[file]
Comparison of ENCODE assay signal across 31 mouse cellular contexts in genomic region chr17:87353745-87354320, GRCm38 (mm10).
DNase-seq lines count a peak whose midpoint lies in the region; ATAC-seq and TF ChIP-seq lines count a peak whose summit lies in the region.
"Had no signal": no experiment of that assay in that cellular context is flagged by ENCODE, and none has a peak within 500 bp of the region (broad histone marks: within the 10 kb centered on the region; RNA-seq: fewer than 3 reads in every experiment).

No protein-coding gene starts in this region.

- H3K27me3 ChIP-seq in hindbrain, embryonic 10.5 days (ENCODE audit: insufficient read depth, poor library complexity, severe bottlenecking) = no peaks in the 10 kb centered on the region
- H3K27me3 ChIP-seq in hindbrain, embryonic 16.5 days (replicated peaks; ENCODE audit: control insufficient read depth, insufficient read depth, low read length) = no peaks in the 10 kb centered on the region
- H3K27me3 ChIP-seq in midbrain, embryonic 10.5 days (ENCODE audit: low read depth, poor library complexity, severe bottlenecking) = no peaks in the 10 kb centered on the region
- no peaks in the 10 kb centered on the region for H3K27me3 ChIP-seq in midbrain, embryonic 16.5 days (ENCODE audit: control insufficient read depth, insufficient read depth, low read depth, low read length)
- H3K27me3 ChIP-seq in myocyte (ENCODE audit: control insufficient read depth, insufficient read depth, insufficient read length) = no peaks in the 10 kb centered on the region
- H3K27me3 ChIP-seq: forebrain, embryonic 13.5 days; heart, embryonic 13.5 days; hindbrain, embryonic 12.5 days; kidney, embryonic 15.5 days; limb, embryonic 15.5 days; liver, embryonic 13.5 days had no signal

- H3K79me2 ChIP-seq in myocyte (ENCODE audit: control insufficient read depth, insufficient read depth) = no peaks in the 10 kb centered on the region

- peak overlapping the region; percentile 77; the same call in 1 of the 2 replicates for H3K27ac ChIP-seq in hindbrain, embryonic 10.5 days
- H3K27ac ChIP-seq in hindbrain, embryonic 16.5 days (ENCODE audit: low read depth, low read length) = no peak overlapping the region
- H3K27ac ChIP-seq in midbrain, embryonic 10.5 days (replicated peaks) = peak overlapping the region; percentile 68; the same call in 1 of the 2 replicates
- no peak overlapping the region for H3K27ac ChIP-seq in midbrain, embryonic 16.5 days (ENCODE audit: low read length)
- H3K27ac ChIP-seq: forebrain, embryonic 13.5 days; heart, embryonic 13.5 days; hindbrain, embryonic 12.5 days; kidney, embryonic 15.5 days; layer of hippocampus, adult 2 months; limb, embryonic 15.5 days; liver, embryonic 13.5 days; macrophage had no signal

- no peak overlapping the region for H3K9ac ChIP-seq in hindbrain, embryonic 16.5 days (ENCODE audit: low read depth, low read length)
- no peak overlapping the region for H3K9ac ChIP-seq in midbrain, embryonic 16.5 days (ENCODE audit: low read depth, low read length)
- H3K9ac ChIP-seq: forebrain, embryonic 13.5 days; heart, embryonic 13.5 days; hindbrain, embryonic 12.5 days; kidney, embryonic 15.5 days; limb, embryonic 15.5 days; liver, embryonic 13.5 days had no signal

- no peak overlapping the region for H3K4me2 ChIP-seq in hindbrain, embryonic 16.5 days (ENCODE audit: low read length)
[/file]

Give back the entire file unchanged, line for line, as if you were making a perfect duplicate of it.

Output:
Comparison of ENCODE assay signal across 31 mouse cellular contexts in genomic region chr17:87353745-87354320, GRCm38 (mm10).
DNase-seq lines count a peak whose midpoint lies in the region; ATAC-seq and TF ChIP-seq lines count a peak whose summit lies in the region.
"Had no signal": no experiment of that assay in that cellular context is flagged by ENCODE, and none has a peak within 500 bp of the region (broad histone marks: within the 10 kb centered on the region; RNA-seq: fewer than 3 reads in every experiment).

No protein-coding gene starts in this region.

- H3K27me3 ChIP-seq in hindbrain, embryonic 10.5 days (ENCODE audit: insufficient read depth, poor library complexity, severe bottlenecking) = no peaks in the 10 kb centered on the region
- H3K27me3 ChIP-seq in hindbrain, embryonic 16.5 days (replicated peaks; ENCODE audit: control insufficient read depth, insufficient read depth, low read length) = no peaks in the 10 kb centered on the region
- H3K27me3 ChIP-seq in midbrain, embryonic 10.5 days (ENCODE audit: low read depth, poor library complexity, severe bottlenecking) = no peaks in the 10 kb centered on the region
- no peaks in the 10 kb centered on the region for H3K27me3 ChIP-seq in midbrain, embryonic 16.5 days (ENCODE audit: control insufficient read depth, insufficient read depth, low read depth, low read length)
- H3K27me3 ChIP-seq in myocyte (ENCODE audit: control insufficient read depth, insufficient read depth, insufficient read length) = no peaks in the 10 kb centered on the region
- H3K27me3 ChIP-seq: forebrain, embryonic 13.5 days; heart, embryonic 13.5 days; hindbrain, embryonic 12.5 days; kidney, embryonic 15.5 days; limb, embryonic 15.5 days; liver, embryonic 13.5 days had no signal

- H3K79me2 ChIP-seq in myocyte (ENCODE audit: control insufficient read depth, insufficient read depth) = no peaks in the 10 kb centered on the region

- peak overlapping the region; percentile 77; the same call in 1 of the 2 replicates for H3K27ac ChIP-seq in hindbrain, embryonic 10.5 days
- H3K27ac ChIP-seq in hindbrain, embryonic 16.5 days (ENCODE audit: low read depth, low read length) = no peak overlapping the region
- H3K27ac ChIP-seq in midbrain, embryonic 10.5 days (replicated peaks) = peak overlapping the region; percentile 68; the same call in 1 of the 2 replicates
- no peak overlapping the region for H3K27ac ChIP-seq in midbrain, embryonic 16.5 days (ENCODE audit: low read length)
- H3K27ac ChIP-seq: forebrain, embryonic 13.5 days; heart, embryonic 13.5 days; hindbrain, embryonic 12.5 days; kidney, embryonic 15.5 days; layer of hippocampus, adult 2 months; limb, embryonic 15.5 days; liver, embryonic 13.5 days; macrophage had no signal

- no peak overlapping the region for H3K9ac ChIP-seq in hindbrain, embryonic 16.5 days (ENCODE audit: low read depth, low read length)
- no peak overlapping the region for H3K9ac ChIP-seq in midbrain, embryonic 16.5 days (ENCODE audit: low read depth, low read length)
- H3K9ac ChIP-seq: forebrain, embryonic 13.5 days; heart, embryonic 13.5 days; hindbrain, embryonic 12.5 days; kidney, embryonic 15.5 days; limb, embryonic 15.5 days; liver, embryonic 13.5 days had no signal

- no peak overlapping the region for H3K4me2 ChIP-seq in hindbrain, embryonic 16.5 days (ENCODE audit: low read length)